by the speed of light.
For a wave carrier, such as water waves, sound, light or radio waves, the situation is less
evident. What is the speed of a wave? The first answer that comes to mind is the speed
with which wave crests of a sine wave move. This already introduced phase velocity is
given by the ratio between the frequency and the wavelength of a monochromatic wave,
i.e., by

ph = .
(71)
k

Motion Mountain The Adventure of Physics

Vol. I, page 268

124

3 what is light?
v ph

v gr
v So
v fr

F I G U R E 81 The denition of
the important velocities in
wave phenomena, including
Sommerfelds front velocity and
the forerunner velocity.

2ph / implies the relation

Ref. 88

This means that the sign of the last term determines whether the group velocity is larger
or smaller than the phase velocity. For a travelling group, as shown by the dashed line
in Figure 81, this means that new maxima appear either at the end or at the front of the
group. Experiments show that this is only the case for light passing through matter; for
light in vacuum, the group velocity has the same value gr = c for all values of the wave
vector k.
You should be warned that many publications are still propagating the incorrect statement that the group velocity in a material is never greater than c, the speed of light in
vacuum. Actually, the group velocity in a material can be zero, infinite or even negative;
this happens when the light pulse is very narrow, i.e., when it includes a wide range of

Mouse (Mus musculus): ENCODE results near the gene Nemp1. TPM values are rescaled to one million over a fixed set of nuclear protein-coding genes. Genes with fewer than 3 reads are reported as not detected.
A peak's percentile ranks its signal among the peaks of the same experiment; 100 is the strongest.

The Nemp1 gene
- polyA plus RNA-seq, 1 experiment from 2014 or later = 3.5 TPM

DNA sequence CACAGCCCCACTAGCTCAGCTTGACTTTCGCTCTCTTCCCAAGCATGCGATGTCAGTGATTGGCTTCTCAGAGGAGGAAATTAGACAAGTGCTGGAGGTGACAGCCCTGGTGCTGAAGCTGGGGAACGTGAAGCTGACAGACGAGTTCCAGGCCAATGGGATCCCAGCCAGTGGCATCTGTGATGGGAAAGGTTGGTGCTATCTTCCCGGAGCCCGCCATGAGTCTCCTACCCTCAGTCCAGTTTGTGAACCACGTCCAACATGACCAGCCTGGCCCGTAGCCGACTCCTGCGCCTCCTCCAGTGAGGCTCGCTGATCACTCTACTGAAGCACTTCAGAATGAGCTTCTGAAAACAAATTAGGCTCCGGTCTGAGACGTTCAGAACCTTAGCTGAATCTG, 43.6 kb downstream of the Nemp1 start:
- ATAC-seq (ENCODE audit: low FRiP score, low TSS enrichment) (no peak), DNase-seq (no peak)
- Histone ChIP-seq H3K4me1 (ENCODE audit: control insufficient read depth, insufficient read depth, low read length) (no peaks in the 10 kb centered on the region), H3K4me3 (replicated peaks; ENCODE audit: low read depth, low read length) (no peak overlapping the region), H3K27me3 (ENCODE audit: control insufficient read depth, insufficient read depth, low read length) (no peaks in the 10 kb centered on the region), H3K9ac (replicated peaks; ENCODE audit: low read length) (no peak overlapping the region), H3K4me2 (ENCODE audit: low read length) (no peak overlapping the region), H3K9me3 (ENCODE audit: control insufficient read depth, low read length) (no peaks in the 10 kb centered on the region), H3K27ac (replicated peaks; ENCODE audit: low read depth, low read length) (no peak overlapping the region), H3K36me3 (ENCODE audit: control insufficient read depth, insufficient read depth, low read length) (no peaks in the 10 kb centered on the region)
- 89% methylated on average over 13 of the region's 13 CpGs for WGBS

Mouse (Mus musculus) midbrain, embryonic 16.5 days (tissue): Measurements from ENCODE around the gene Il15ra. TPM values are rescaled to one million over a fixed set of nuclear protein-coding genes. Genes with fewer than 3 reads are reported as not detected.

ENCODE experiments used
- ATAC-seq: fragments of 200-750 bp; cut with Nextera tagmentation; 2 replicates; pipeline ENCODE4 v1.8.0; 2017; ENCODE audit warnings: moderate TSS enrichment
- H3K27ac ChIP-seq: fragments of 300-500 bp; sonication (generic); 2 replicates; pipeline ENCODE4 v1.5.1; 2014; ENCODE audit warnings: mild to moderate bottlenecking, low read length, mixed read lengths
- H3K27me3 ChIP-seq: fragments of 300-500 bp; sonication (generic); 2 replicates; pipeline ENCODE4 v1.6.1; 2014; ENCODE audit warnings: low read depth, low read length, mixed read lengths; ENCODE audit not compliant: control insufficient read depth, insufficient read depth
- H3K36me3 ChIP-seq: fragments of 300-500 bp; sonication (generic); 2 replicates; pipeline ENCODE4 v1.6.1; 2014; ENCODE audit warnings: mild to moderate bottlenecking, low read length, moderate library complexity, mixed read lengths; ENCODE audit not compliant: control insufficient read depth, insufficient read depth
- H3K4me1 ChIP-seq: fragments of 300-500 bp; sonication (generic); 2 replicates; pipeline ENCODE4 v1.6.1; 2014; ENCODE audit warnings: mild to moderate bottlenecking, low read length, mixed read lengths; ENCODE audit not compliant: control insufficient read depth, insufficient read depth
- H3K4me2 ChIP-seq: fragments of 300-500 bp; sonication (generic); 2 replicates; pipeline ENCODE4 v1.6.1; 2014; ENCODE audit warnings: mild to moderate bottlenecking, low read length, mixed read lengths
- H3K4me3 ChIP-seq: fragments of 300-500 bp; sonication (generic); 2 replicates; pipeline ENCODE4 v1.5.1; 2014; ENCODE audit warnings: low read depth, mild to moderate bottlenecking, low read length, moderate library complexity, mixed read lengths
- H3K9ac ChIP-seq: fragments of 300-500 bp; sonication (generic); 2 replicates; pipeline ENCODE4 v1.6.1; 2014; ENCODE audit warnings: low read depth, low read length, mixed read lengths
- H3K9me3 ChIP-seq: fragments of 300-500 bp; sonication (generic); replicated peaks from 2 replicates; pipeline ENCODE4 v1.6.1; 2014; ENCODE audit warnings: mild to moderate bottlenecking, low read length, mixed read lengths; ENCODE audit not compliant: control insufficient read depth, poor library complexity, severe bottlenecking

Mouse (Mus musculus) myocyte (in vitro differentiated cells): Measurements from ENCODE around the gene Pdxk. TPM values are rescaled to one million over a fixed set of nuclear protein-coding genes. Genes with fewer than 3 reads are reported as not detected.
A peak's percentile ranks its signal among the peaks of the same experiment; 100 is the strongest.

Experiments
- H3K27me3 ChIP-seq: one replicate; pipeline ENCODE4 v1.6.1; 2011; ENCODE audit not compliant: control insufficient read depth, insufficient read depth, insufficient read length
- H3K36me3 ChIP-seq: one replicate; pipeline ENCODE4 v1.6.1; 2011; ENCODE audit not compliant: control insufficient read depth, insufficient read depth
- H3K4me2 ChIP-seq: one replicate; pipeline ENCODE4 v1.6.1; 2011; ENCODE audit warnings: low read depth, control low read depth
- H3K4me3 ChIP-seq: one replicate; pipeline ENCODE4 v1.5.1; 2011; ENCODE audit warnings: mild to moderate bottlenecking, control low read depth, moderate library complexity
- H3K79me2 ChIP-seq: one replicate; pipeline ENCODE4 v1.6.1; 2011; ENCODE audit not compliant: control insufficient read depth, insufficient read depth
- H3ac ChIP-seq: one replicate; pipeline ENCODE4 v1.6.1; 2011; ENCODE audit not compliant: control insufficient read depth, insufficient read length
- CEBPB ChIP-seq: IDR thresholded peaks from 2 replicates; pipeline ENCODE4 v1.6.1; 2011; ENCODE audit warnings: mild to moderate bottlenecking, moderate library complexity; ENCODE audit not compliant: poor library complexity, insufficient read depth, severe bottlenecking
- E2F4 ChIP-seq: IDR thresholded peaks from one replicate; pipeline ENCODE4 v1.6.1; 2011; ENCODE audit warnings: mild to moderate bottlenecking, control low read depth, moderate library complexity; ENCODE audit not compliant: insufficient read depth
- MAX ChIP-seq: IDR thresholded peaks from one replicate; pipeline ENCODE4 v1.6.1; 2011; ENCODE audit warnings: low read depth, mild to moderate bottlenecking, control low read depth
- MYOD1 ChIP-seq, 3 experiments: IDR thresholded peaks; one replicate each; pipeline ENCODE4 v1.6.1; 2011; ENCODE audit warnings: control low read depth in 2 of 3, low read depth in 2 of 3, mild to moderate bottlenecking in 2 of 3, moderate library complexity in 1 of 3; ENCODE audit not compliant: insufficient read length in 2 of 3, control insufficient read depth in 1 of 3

frequencies, or again when the frequency is near an absorption transition. In many (but
not all) cases the group is found to widen substantially or even to split, making it difficult to define precisely the group maximum and thus its velocity. Many experiments
have confirmed these predictions. For example, the group velocity in certain materials
has been measured to be ten times that of light. The refractive index then is smaller than
1. However, in all these cases the group velocity is not the same as the signal speed.*
What then is the best velocity describing signal propagation? The German physicist
Arnold Sommerfeld** almost solved the main problem in the beginning of the twentieth
century. He defined the signal velocity as the velocity So of the front slope of the pulse, as
* In quantum mechanics, SchrdingerSchrdinger, Erwin proved that the velocity of an electron is given
by the group velocity of its wave function. Therefore the same discussion reappeared in quantum theory, as
we will find out in the next volume of our mountain ascent.
** Arnold Sommerfeld (b. 1868 Knigsberg, d. 1951 Munich) was a central figure in the spread of special and
general relativity, of quantum theory, and of their applications. A professor in Munich, an excellent teacher
and text book writer, he worked on atomic theory, on the theory of metals and on electrodynamics, and
was the first to understand the importance and the mystery around Sommerfelds famous fine structure
constant.

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Vol. IV, page 85

(73)

copyright Christoph Schiller June 1990February 2014

Challenge 132 ny

d
d
= ph ph .
dk k0
d

Motion Mountain The Adventure of Physics

gr =

what is light?

Ref. 87

However, as in the case of the front velocity, in the case of the energy velocity we have
to specify the underlying averaging procedure, denoted by , i.e., whether we mean the
energy transported by the main pulse or by the front of it. In vacuum, neither is ever
greater than the speed of light.* (In general, the velocity of energy in matter has a value
slightly different from Sommerfelds signal velocity.)
In recent years, the progress in light detector technology, allowing one to detect even
the tiniest energies, has forced scientists to take the fastest of all these energy velocities